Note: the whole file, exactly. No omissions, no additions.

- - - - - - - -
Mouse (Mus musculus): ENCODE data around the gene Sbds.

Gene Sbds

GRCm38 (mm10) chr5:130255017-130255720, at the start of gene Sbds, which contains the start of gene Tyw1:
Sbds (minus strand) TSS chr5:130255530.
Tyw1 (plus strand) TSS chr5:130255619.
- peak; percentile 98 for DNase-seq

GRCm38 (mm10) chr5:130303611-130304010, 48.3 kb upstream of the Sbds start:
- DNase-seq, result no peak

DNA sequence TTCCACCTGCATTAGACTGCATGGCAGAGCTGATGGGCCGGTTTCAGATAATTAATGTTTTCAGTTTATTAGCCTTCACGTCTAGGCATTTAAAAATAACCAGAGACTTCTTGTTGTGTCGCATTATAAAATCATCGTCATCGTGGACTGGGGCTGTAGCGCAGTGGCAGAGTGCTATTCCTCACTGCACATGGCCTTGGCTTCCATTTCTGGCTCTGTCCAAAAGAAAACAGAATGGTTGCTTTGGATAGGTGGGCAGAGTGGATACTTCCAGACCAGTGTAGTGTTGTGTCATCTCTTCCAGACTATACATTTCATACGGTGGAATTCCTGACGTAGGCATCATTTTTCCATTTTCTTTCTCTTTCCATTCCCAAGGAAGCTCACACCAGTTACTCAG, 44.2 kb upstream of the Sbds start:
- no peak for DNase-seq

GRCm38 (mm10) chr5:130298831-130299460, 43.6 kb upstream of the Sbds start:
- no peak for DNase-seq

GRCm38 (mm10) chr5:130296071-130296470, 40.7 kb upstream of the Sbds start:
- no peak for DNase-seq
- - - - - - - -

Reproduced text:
Mouse (Mus musculus): ENCODE data around the gene Sbds.

Gene Sbds

GRCm38 (mm10) chr5:130255017-130255720, at the start of gene Sbds, which contains the start of gene Tyw1:
Sbds (minus strand) TSS chr5:130255530.
Tyw1 (plus strand) TSS chr5:130255619.
- peak; percentile 98 for DNase-seq

GRCm38 (mm10) chr5:130303611-130304010, 48.3 kb upstream of the Sbds start:
- DNase-seq, result no peak

DNA sequence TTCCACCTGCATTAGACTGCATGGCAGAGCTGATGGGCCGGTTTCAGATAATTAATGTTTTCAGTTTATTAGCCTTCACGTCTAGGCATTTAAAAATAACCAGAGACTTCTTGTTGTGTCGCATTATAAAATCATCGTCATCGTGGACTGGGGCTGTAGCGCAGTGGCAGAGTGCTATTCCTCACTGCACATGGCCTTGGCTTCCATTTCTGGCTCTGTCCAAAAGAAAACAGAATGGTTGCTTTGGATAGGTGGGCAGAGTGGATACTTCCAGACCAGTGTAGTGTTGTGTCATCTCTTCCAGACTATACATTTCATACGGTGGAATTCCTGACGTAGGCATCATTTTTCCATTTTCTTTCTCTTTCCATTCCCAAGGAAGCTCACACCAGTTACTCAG, 44.2 kb upstream of the Sbds start:
- no peak for DNase-seq

GRCm38 (mm10) chr5:130298831-130299460, 43.6 kb upstream of the Sbds start:
- no peak for DNase-seq

GRCm38 (mm10) chr5:130296071-130296470, 40.7 kb upstream of the Sbds start:
- no peak for DNase-seq